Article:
- Associated Press - Wednesday, January 11, 2017

WILLISTON, N.D. (AP) - A McKenzie County judge has rejected a plea deal for a woman accused of taking all of her mentally impaired uncle’s assets.

Northwest District Judge Daniel El-Dweek told attorneys Tuesday that he wouldn’t accept sentencing recommendations for Sandra Potter, 69, from either side of the case, the Williston Herald (https://bit.ly/2j7FFKF ) reported.

El-Dweek announced that the case will instead be rescheduled for trial.

The Montana woman faced two separate sets of allegations that she defrauded her uncle, Robert Gross, out of his entire estate, worth about $200,000.

Potter was offered the chance to stick with the Alford pleas she’d made in the fall to two charges of endangering a vulnerable adult, but she opted to withdraw them.

An Alford plea is used when a person doesn’t want to admit guilt, but acknowledges that enough evidence exists for a conviction.

Authorities allege that, in 2013 and 2014, Potter convinced her 87-year-old uncle to sign his farm, will, oil well rights and other property over to her, but didn’t provide sufficient care for him. Investigators found Gross, who suffers from a type of dementia, living alone in a dirty trailer on his farm.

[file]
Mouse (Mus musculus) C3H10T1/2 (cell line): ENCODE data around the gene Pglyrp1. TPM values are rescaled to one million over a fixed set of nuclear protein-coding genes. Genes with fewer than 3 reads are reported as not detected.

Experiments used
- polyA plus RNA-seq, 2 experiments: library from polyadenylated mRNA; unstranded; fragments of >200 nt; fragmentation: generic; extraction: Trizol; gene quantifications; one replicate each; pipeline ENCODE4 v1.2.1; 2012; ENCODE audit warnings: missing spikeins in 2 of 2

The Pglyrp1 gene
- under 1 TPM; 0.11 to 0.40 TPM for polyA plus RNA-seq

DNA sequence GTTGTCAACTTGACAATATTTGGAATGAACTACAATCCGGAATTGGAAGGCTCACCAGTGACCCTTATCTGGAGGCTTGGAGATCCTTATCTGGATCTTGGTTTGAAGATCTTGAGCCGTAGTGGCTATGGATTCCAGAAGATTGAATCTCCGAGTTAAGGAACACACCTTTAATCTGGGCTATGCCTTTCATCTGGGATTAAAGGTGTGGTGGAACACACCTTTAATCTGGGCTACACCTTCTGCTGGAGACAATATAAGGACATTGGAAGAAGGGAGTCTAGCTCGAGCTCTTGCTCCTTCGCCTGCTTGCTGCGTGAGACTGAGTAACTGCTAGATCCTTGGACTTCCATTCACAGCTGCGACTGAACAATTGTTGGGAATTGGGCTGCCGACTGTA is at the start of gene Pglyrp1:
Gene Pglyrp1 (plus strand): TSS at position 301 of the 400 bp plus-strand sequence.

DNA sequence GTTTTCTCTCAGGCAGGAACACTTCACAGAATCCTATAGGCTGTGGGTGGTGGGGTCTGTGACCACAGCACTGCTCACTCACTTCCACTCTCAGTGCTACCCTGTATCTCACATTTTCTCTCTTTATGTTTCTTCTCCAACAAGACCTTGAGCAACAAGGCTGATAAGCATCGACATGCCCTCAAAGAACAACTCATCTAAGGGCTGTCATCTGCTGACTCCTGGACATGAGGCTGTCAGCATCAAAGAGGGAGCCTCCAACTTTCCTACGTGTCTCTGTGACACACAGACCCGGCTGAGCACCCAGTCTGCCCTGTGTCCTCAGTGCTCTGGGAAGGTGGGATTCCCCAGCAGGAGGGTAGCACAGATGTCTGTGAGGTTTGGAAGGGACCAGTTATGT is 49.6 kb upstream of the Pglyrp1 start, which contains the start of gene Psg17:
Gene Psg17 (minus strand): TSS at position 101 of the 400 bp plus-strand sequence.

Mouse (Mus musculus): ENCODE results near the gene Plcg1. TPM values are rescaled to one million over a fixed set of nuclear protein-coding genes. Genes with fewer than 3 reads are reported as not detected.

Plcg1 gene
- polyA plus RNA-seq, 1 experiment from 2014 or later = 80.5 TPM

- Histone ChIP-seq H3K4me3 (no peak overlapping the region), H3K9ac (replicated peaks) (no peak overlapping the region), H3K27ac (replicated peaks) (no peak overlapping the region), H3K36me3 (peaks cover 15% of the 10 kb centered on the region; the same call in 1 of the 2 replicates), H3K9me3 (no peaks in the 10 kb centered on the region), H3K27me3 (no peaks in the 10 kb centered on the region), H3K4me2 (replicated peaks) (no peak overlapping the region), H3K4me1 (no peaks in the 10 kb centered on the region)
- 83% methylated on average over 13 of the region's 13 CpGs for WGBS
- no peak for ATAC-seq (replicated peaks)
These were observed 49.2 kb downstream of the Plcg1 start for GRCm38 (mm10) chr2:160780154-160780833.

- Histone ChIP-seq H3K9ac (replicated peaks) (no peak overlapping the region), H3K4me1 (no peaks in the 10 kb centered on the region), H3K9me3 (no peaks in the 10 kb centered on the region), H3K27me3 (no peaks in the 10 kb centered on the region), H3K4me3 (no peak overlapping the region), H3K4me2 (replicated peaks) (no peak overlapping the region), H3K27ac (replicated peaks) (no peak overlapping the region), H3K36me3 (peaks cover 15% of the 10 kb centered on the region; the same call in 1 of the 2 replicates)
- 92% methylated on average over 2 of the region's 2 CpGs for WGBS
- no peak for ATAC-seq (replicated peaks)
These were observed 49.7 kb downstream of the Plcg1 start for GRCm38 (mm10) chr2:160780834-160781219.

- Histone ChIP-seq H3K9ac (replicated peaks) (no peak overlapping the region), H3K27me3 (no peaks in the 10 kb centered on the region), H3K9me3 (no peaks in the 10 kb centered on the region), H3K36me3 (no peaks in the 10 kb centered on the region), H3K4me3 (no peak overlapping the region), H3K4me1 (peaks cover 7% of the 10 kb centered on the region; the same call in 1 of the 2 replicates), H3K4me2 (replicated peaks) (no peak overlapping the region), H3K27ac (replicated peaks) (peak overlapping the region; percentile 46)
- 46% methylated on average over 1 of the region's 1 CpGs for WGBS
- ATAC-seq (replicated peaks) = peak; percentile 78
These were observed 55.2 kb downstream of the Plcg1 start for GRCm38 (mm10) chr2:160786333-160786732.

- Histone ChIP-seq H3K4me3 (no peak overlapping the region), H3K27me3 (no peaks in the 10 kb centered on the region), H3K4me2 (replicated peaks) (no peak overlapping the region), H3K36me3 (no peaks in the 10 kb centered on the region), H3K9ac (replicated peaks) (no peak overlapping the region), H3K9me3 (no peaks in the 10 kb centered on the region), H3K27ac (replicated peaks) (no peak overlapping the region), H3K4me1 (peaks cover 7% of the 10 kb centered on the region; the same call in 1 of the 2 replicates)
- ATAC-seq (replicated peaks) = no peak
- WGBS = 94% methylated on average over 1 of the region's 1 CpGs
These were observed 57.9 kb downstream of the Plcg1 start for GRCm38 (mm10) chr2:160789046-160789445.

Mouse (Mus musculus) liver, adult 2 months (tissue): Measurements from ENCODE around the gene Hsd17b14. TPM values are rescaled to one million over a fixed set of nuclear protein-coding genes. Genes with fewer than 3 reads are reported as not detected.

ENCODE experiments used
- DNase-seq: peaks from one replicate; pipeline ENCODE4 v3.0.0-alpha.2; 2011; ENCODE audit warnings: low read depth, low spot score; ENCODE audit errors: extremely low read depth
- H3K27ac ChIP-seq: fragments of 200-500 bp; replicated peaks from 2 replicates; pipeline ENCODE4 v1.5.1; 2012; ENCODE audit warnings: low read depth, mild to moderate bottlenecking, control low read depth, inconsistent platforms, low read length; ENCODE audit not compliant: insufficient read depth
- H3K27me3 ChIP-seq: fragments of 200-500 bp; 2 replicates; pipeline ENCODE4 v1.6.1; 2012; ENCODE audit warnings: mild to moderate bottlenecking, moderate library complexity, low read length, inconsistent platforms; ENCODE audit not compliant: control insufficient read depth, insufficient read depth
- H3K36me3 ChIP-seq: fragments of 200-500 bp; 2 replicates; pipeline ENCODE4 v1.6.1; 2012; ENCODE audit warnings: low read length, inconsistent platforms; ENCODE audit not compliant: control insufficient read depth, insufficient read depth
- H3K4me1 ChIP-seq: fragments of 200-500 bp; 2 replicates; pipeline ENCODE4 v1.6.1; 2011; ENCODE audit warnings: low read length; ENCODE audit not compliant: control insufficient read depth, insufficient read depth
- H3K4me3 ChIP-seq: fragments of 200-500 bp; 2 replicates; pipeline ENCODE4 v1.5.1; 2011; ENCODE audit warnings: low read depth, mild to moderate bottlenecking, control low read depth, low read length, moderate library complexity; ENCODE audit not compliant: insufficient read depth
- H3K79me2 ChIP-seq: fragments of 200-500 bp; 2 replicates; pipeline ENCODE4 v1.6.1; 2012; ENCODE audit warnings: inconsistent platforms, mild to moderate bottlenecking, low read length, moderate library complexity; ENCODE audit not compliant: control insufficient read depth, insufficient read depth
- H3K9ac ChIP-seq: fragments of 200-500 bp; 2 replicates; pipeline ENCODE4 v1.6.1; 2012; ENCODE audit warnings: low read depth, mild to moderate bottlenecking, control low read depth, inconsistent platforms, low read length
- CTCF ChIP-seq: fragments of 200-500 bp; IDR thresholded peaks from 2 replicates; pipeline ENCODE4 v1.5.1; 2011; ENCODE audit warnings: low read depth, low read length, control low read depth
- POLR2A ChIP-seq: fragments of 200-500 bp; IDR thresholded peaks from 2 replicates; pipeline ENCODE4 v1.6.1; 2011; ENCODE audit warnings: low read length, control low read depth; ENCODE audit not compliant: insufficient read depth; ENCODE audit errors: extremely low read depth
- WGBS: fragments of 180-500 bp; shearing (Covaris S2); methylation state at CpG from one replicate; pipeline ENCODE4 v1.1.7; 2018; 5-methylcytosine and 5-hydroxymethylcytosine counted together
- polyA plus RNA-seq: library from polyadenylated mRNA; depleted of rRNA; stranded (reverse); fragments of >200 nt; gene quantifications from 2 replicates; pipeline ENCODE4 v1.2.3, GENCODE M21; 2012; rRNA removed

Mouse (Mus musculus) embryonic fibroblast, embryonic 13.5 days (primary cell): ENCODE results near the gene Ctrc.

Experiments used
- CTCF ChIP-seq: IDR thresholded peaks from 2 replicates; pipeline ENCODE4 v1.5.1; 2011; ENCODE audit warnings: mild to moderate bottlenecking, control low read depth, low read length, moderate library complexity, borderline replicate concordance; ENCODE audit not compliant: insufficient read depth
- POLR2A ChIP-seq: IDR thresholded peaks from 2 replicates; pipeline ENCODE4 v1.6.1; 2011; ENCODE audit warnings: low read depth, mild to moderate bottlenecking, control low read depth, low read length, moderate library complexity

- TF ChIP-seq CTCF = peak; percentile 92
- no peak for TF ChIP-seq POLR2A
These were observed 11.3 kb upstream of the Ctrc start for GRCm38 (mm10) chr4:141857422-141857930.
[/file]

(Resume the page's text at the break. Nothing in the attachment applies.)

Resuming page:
State’s Attorney Todd Schwarz’s and Potter both declined to comment after Tuesday’s hearing.

“We wanted to be done with this, we went down to probation so we could avoid a trial,” said Staci Skogas, Gross’s guardian.

Skogas added that in order to pay legal fees Gross sold his farm, which had been in the family for 100 years.

“Bob loved and cared for her, he still does, he still talks fondly about her,” Skogas said in court. “To me that’s the worst kind of crime.”

McKenzie County Judge Robin Schmidt restored Gross’ assets in 2015.


Information from: Williston Herald, https://www.willistonherald.com

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